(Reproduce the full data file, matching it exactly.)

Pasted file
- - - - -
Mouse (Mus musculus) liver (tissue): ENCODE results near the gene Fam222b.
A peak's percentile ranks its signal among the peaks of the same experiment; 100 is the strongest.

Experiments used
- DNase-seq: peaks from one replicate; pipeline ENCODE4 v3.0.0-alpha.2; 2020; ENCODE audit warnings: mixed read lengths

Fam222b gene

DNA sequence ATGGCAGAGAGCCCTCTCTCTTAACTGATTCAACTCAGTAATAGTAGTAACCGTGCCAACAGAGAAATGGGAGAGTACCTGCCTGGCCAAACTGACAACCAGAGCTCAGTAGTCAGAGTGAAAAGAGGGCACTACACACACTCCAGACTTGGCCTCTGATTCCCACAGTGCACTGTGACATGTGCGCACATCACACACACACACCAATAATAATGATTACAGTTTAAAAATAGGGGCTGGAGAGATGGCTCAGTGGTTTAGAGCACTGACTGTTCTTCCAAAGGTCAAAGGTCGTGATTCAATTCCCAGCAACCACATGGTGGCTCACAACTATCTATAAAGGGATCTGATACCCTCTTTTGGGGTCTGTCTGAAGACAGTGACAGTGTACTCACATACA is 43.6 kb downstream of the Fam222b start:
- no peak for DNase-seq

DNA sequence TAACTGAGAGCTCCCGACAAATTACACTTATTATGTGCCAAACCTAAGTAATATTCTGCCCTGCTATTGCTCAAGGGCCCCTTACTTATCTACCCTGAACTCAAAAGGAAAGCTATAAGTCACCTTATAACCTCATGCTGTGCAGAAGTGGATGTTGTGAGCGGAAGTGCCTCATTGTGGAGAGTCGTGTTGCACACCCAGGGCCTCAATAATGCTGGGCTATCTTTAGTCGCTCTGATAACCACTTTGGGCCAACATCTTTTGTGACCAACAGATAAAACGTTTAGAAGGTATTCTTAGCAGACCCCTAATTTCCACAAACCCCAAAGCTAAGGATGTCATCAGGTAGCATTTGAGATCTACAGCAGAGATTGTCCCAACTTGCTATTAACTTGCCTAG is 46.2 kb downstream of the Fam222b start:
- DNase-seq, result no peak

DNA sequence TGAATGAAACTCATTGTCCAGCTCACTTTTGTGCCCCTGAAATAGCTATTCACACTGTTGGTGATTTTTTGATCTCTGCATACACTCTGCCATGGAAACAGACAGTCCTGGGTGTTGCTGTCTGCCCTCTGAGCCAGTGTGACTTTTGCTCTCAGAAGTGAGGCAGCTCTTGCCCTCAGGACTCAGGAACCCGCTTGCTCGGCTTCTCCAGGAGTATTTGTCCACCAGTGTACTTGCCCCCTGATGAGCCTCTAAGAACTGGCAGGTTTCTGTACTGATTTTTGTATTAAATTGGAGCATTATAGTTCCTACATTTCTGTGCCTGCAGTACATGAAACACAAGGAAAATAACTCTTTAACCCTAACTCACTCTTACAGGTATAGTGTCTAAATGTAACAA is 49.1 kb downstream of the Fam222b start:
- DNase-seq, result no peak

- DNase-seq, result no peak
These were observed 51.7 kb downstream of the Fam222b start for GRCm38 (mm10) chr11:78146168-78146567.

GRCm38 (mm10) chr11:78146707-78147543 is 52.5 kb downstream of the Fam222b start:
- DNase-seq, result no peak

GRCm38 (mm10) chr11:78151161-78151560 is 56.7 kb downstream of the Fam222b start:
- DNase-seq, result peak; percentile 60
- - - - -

Mouse (Mus musculus) liver (tissue): ENCODE results near the gene Fam222b.
A peak's percentile ranks its signal among the peaks of the same experiment; 100 is the strongest.

Experiments used
- DNase-seq: peaks from one replicate; pipeline ENCODE4 v3.0.0-alpha.2; 2020; ENCODE audit warnings: mixed read lengths

Fam222b gene

DNA sequence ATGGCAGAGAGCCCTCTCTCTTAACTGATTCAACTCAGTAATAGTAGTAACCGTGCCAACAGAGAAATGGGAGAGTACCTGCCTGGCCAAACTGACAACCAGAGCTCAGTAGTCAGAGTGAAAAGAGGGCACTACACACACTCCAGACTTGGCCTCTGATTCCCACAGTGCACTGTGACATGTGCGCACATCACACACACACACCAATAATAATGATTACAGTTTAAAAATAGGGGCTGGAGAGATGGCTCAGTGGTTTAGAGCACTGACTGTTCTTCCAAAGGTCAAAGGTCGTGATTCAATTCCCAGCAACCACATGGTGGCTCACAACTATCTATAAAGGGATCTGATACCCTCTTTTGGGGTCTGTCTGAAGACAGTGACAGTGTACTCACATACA is 43.6 kb downstream of the Fam222b start:
- no peak for DNase-seq

DNA sequence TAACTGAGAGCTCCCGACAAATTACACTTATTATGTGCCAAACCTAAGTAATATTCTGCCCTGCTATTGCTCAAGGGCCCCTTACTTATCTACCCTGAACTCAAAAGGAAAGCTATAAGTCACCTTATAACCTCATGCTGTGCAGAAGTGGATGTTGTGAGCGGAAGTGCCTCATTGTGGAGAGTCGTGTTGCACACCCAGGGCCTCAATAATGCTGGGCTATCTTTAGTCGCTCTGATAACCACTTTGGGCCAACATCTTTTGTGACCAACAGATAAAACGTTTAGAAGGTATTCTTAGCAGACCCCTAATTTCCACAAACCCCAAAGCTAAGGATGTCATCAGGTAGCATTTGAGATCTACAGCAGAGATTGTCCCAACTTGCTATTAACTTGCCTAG is 46.2 kb downstream of the Fam222b start:
- DNase-seq, result no peak

DNA sequence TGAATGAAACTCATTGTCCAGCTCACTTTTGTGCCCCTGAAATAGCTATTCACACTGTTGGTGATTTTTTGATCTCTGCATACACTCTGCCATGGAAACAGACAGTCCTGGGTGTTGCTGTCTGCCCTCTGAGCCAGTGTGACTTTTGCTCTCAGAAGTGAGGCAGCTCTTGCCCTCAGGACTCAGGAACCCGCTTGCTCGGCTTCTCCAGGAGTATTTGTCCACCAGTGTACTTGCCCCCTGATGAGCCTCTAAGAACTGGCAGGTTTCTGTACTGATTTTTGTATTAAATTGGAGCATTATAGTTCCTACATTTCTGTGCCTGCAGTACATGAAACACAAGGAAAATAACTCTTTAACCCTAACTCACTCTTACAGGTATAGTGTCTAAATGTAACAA is 49.1 kb downstream of the Fam222b start:
- DNase-seq, result no peak

- DNase-seq, result no peak
These were observed 51.7 kb downstream of the Fam222b start for GRCm38 (mm10) chr11:78146168-78146567.

GRCm38 (mm10) chr11:78146707-78147543 is 52.5 kb downstream of the Fam222b start:
- DNase-seq, result no peak

GRCm38 (mm10) chr11:78151161-78151560 is 56.7 kb downstream of the Fam222b start:
- DNase-seq, result peak; percentile 60